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March 24, 2010

It's a Boy! Balancing Motherhood & Teaching

By Beth Newingham
Grades 3–5

    I welcomed my second bundle of joy on Friday, March 12th. Evan joined his 2-year-old brother Luke, weighing in at a hefty eight pounds! Before having my first son two years ago, I never could have imagined the joy that children would bring to my life. Prior to having kids, I was certainly one of those teachers who arrived early, stayed late, worked on "school stuff" every evening, and even spent much of my weekend planning and preparing lessons for the days and weeks to come.  While there are certainly days and weeks when I feel that I am still maintaining that way of life, I am finally learning to strike a healthy balance between motherhood and teaching.  Teaching is certainly a passion of mine, but my two boys have helped me learn that there is more to life than creating great lesson plans and updating my class Web site!  It is certainly challenging to be a great mom and a great teacher, but I have found some creative and successful ways to do both.

     

    Read on to learn how I balance my teaching responsibilities with my family life!


    Get Organized!

     

    Mom and baby Being organized has really helped me maintain peace of mind when it comes to my teaching.  I find that truly planning ahead reduces the stress that comes from preparing lessons the night before or forgetting to send home important or timely notes.  Here are some of the organizational strategies I've put into place to keep myself sane!

    1. Plan Units Instead of Lessons: I have used the past few summers to write out "units at a glance" along with daily lesson plans for the units I teach in reading, writing, word study, and social studies.  While it was a lot of work at the time, I am so grateful each week when I can just look ahead and see exactly what I will be teaching.

    2. Stay Late (or Arrive Early) ONE Day a Week: I choose Mondays to stay late each week.  Since my husband's office is closed on Mondays, I stay an extra hour or two at school to get everything I will need for the week laid out, copied, and organized.  This allows me to come to school each day and not have to scramble around getting things ready for my daily lessons.  Notes and/or worksheets are copied, posters for mini-lessons are pulled out of storage, and word study center activities are set up for the week.  On the rest of my work days I am more able to get right home to my boys for some quality time together!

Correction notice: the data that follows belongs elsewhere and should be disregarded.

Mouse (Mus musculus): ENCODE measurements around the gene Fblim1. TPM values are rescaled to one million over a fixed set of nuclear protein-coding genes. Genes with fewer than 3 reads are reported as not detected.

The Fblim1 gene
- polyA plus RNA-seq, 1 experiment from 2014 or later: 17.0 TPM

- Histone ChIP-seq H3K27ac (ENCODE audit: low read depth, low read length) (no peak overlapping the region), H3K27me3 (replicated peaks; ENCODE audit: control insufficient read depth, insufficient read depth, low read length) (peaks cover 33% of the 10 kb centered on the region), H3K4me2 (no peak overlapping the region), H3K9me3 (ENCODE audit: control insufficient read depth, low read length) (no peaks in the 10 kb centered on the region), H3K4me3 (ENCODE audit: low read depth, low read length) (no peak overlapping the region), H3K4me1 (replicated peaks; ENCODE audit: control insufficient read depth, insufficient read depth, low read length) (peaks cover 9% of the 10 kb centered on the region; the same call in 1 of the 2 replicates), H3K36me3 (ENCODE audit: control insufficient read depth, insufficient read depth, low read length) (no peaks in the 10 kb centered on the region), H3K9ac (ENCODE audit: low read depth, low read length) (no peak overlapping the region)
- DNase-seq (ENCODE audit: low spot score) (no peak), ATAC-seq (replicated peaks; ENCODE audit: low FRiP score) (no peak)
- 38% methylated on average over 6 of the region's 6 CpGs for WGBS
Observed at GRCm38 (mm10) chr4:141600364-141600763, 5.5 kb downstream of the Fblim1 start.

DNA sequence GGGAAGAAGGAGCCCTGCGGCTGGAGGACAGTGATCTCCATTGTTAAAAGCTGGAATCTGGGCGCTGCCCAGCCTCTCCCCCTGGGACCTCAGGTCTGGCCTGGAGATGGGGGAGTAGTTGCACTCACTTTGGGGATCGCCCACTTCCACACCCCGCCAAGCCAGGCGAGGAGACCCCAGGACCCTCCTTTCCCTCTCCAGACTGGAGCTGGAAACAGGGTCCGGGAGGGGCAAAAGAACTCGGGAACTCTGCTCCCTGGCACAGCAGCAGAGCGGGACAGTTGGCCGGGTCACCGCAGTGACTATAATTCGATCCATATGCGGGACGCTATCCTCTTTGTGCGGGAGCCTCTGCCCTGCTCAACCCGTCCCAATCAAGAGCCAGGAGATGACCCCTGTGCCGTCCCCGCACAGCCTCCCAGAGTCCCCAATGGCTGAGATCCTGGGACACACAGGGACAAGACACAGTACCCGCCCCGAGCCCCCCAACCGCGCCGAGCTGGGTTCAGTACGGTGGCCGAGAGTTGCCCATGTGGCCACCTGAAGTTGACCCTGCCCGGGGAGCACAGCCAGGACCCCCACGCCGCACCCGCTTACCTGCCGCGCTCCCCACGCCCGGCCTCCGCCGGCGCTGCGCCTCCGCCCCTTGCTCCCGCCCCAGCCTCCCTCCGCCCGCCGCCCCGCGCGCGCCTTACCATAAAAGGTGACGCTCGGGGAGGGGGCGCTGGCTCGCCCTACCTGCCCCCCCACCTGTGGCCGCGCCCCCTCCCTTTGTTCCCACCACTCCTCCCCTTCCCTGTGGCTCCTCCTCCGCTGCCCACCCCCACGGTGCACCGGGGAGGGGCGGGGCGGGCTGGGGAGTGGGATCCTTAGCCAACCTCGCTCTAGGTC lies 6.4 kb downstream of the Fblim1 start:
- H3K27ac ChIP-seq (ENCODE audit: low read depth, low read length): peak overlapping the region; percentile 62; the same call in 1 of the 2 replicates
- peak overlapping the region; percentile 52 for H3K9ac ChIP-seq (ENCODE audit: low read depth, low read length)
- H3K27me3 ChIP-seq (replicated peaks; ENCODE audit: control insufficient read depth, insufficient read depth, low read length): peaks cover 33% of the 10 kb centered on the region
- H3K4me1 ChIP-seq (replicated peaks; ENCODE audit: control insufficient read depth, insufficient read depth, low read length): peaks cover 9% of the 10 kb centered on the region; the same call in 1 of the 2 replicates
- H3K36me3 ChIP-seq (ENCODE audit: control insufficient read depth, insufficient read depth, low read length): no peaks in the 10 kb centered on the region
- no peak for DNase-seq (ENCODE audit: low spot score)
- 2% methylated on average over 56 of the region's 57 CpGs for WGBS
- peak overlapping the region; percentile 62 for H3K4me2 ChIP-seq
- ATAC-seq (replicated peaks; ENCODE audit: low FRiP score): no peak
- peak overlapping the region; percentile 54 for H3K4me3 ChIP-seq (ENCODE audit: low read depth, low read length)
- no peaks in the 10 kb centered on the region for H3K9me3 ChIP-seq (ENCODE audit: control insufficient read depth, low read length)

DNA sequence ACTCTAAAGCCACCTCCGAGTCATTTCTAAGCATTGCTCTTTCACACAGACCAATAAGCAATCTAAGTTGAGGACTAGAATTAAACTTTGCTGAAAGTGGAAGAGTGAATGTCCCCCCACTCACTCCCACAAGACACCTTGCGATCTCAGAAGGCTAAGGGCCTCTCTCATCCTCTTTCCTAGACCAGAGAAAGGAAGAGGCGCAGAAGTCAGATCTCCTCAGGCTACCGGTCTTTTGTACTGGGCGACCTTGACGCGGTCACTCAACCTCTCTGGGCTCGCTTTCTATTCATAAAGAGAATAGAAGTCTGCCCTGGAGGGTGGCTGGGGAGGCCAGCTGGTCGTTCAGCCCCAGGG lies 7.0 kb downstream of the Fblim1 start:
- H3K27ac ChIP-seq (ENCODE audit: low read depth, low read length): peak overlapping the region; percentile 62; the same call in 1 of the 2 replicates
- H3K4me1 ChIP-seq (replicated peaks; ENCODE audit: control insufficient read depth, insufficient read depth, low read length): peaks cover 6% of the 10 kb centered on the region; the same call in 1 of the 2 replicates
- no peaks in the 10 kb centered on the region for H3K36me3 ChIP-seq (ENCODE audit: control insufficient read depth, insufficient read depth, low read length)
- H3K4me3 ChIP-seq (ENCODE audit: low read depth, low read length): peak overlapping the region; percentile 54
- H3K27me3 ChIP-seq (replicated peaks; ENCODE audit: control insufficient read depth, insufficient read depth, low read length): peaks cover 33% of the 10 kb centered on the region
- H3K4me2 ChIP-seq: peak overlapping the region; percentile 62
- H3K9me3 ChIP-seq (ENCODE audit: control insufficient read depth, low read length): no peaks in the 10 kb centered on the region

3. Look Ahead: At the beginning of each month, I look ahead at any events, field trips, or special projects. I have found that busyness at home can lead to forgetfulness at school! There were times during my first year back after having my first son that I would forget to send home field trip permission slips or other informative notes until days before the event. Looking ahead and getting all notes created and copied ahead of time has saved me many headaches!


     

    Use Parent Helpers!

    Parent Prior to having my own kids, I actually did not use parent helpers much.  I felt bad asking parents to do "my work" (copying, putting class books together, laminating word study center activities, creating new math game materials, etc.)   However, it was often these "easy" (although time-consuming) tasks that were keeping me at school for so many hours after the students were dismissed.  My teaching partner and I now send home a parent volunteer calendar where parents can sign up to come in and help on any day of the week.  As soon as we know they are coming, we make sure to have work ready for them to do.  I can't believe I did not use parents before.  They have saved me a great deal of time that can now be spent with my family!

     

     

     

    Mix School Life With Family Life

    I make an effort to make my family life part of my school life whenever possible.  Especially now that my first son is getting older, I often take him to after-school events hosted at our school.  Luke loves the school fair, family game night, the ice cream social, and other fun events planned by our staff or the P.T.O.  I also bring my son to school to meet my class throughout the school year.  He took part in our schoolwide Halloween parade, made a short appearance at our class Valentine's Day party, and came to our Southeast region "Disney Day" tour stop to share his "Disney Museum" items (thanks, dad!).  He also tagged along with my mom (grandma) when she was a Mystery Reader in our classroom.

    100_4747 Disney

    My husband, a dentist, also visits our classroom in February to do some fun "Dental Health Month" activities with my students.  (Check out his Dental Health Month "Totally Terrific Tooth Trivia" Challenge!)  I am careful that Luke's appearances do not interfere with academic time, but I do feel that it is important for my students to be familiar with my family.  I talk about my family often when I am teaching, and I like that my students are able to connect their faces to my stories.

    IMG_1474 IMG_5213

     

     

    Explore Creative Solutions for a More Flexible Work Schedule